Dublin has said it is unaware of any offer of spare COVID jabs from the UK following reports Britain planned to share millions of doses, partly to help Northern Ireland exit lockdown.
Speaking to Sky News, cabinet minister Oliver Dowden also pointed out the UK does not “currently have a surplus” of coronavirus doses and said the first priority was vaccinating its own population.
However, Northern Ireland’s First Minister Arlene Foster insisted the proposed sharing of excess COVID-19 vaccines was “a runner” and revealed she had raised it with Prime Minister Boris Johnson in recent conversations.
The comments follow a Sunday newspaper report that UK ministers were working up plans to share 3.7 million doses with the Irish Republic, which remains a member of the EU.
Brussels has faced widespread criticism over its sluggish vaccine rollout, which is lagging far behind the UK.
Responding to The Sunday Times report, Irish Foreign Minister Simon Coveney said: “There isn’t an offer that I’m aware of, or that the government’s aware of, from the UK.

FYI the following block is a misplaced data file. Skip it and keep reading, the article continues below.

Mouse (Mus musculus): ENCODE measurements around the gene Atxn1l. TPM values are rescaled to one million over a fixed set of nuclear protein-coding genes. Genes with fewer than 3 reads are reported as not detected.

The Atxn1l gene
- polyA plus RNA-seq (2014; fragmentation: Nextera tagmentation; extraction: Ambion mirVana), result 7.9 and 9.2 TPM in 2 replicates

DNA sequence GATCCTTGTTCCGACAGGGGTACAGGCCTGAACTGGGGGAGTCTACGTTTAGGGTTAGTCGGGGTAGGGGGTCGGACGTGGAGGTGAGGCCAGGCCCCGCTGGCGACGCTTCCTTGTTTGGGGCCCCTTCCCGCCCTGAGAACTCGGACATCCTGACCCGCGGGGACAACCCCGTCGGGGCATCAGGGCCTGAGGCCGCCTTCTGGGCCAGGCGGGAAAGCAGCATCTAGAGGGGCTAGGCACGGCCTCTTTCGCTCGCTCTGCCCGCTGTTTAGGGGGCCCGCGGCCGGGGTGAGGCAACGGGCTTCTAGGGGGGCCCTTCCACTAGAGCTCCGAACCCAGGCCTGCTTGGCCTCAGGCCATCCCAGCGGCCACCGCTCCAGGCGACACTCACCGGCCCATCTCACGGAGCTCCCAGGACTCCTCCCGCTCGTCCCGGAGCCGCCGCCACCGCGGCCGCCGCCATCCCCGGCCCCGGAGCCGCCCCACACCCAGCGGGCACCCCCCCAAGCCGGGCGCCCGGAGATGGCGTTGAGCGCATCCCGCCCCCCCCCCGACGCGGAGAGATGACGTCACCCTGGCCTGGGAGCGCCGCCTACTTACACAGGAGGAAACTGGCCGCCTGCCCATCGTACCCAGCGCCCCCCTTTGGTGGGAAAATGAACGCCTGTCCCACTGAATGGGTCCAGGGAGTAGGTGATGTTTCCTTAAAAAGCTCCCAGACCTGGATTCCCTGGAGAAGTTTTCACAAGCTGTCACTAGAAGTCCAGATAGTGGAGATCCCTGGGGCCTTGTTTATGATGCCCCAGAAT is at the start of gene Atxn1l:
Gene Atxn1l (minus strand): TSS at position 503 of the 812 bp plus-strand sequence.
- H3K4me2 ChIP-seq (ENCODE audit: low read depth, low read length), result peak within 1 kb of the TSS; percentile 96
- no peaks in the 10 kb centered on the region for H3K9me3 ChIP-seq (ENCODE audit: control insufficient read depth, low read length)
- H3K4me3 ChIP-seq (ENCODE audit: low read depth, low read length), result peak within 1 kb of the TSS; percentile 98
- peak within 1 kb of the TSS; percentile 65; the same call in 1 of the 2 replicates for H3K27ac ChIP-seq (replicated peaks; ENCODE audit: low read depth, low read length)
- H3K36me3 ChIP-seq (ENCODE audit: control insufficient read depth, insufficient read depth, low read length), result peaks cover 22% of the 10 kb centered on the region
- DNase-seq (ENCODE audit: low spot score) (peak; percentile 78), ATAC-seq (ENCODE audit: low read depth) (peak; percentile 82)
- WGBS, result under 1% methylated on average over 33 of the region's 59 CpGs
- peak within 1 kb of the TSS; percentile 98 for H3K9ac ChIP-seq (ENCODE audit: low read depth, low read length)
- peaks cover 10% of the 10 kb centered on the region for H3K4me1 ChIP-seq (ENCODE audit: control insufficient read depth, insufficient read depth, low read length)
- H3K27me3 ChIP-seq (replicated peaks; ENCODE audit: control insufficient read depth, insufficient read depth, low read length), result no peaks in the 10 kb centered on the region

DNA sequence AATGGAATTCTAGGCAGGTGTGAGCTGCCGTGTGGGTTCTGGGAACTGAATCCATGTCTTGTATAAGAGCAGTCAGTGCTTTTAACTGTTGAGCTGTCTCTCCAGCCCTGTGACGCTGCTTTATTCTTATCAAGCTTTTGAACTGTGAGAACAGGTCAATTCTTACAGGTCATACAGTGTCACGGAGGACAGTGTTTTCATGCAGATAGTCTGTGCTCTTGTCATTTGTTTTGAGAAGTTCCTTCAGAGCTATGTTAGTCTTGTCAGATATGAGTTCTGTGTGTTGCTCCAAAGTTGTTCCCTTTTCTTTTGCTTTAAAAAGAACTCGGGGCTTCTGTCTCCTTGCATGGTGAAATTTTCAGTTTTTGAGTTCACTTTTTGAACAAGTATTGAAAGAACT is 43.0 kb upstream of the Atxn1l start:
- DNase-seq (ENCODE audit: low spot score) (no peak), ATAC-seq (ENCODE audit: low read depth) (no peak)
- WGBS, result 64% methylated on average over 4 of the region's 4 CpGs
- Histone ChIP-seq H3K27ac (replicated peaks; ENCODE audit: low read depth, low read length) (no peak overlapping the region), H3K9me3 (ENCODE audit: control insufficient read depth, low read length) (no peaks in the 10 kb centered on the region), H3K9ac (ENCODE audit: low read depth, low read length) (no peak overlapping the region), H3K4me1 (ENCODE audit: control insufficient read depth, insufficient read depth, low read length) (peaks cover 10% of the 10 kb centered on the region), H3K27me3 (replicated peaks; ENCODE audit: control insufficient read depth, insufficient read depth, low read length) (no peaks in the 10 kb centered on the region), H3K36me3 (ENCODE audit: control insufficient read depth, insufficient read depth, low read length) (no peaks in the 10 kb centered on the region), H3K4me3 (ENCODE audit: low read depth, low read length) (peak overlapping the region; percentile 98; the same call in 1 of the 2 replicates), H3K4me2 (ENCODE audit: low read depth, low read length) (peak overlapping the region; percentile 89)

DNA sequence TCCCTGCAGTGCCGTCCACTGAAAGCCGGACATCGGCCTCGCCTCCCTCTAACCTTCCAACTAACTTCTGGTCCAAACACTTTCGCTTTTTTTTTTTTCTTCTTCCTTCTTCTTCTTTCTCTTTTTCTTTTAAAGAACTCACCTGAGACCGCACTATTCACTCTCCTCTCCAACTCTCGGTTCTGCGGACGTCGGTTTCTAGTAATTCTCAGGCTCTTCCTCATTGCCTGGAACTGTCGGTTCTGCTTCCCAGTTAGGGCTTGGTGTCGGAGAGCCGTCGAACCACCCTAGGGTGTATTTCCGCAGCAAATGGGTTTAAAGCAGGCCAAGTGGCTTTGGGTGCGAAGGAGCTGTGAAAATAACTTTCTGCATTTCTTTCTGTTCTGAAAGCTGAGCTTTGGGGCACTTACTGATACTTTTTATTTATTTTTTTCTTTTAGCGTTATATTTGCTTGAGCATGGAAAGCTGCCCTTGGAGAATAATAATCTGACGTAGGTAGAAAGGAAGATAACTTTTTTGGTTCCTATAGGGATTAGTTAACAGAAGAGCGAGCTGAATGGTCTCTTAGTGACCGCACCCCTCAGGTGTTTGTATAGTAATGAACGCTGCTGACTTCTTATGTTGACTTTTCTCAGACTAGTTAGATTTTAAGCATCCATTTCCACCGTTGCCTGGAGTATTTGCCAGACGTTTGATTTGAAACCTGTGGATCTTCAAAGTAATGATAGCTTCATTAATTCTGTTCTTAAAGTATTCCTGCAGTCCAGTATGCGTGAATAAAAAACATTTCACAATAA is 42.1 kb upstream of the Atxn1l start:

“Of course, if there was we’d be very interested in talking to the British government about that.”
Mr Coveney told RTE: “Let’s look at the actual numbers here in terms of what’s likely and when.
“Currently, 55% of UK adults have received their first jab, less than 6% of adults in the UK have received their second jab, so there are tens of millions of people still to get their first jab in the UK.
“There may well be excess vaccines at some point in the future but I don’t think we’re realistically looking at that for many, many weeks yet.”
Mr Dowden told Sky News’ Sophy Ridge On Sunday programme: “Clearly, our first priority is ensuring we deliver vaccines in the United Kingdom.
“We clearly don’t currently have a surplus of vaccines – should we get to the point where we have a surplus of vaccines we’d make decisions on the allocation of that surplus.”
Meanwhile, Mrs Foster, also speaking to RTE, said she had raised the proposal with Mr Johnson and argued “it should happen and hopefully it will”.
She said sharing excess supply with the Irish Republic was important in respect of being good neighbours but also because it would have a practical impact in Northern Ireland in terms of the region’s exit from lockdown.
“I think it is a runner,” she said.
“When I’m next speaking to him (Mr Johnson) I’ll be making that point again.
“I think it’s important that we continue the conversation and I’ll be listening very carefully to what our medical advisers are saying about the rollout of the vaccine in Northern Ireland, where it is in the Republic of Ireland and what that means for both jurisdictions.”
The DUP leader added: “I think it’s the right thing that should happen, I think it’s a very practical thing to do and I think it should happen and hopefully it will.”